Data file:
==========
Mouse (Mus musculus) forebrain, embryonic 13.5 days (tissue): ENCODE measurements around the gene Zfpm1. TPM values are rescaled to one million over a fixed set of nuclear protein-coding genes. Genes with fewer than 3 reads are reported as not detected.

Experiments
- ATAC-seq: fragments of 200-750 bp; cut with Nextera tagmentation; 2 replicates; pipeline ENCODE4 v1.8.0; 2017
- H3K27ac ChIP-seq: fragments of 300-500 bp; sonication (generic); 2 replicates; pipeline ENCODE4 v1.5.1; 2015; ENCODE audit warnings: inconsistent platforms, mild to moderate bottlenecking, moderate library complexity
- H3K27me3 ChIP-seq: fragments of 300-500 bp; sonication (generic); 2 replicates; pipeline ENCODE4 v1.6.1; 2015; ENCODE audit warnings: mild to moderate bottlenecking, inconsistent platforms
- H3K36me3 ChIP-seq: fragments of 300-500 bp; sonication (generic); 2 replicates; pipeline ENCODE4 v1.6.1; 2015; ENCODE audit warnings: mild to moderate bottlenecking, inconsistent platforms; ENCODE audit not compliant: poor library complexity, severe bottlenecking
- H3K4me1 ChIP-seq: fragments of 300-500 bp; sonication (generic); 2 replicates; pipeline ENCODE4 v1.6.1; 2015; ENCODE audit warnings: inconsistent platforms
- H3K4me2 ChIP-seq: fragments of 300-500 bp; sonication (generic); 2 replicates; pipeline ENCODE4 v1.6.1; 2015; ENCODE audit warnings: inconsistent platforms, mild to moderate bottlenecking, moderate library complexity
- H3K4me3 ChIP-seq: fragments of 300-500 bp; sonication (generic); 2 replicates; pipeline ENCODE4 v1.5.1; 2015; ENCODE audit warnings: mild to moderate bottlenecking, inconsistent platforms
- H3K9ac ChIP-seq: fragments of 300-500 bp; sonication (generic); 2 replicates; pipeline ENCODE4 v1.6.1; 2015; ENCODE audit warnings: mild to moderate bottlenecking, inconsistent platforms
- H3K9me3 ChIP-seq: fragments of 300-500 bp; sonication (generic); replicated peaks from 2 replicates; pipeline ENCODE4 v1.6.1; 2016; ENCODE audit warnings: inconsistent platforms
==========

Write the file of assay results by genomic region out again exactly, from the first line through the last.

Mouse (Mus musculus) forebrain, embryonic 13.5 days (tissue): ENCODE measurements around the gene Zfpm1. TPM values are rescaled to one million over a fixed set of nuclear protein-coding genes. Genes with fewer than 3 reads are reported as not detected.

Experiments
- ATAC-seq: fragments of 200-750 bp; cut with Nextera tagmentation; 2 replicates; pipeline ENCODE4 v1.8.0; 2017
- H3K27ac ChIP-seq: fragments of 300-500 bp; sonication (generic); 2 replicates; pipeline ENCODE4 v1.5.1; 2015; ENCODE audit warnings: inconsistent platforms, mild to moderate bottlenecking, moderate library complexity
- H3K27me3 ChIP-seq: fragments of 300-500 bp; sonication (generic); 2 replicates; pipeline ENCODE4 v1.6.1; 2015; ENCODE audit warnings: mild to moderate bottlenecking, inconsistent platforms
- H3K36me3 ChIP-seq: fragments of 300-500 bp; sonication (generic); 2 replicates; pipeline ENCODE4 v1.6.1; 2015; ENCODE audit warnings: mild to moderate bottlenecking, inconsistent platforms; ENCODE audit not compliant: poor library complexity, severe bottlenecking
- H3K4me1 ChIP-seq: fragments of 300-500 bp; sonication (generic); 2 replicates; pipeline ENCODE4 v1.6.1; 2015; ENCODE audit warnings: inconsistent platforms
- H3K4me2 ChIP-seq: fragments of 300-500 bp; sonication (generic); 2 replicates; pipeline ENCODE4 v1.6.1; 2015; ENCODE audit warnings: inconsistent platforms, mild to moderate bottlenecking, moderate library complexity
- H3K4me3 ChIP-seq: fragments of 300-500 bp; sonication (generic); 2 replicates; pipeline ENCODE4 v1.5.1; 2015; ENCODE audit warnings: mild to moderate bottlenecking, inconsistent platforms
- H3K9ac ChIP-seq: fragments of 300-500 bp; sonication (generic); 2 replicates; pipeline ENCODE4 v1.6.1; 2015; ENCODE audit warnings: mild to moderate bottlenecking, inconsistent platforms
- H3K9me3 ChIP-seq: fragments of 300-500 bp; sonication (generic); replicated peaks from 2 replicates; pipeline ENCODE4 v1.6.1; 2016; ENCODE audit warnings: inconsistent platforms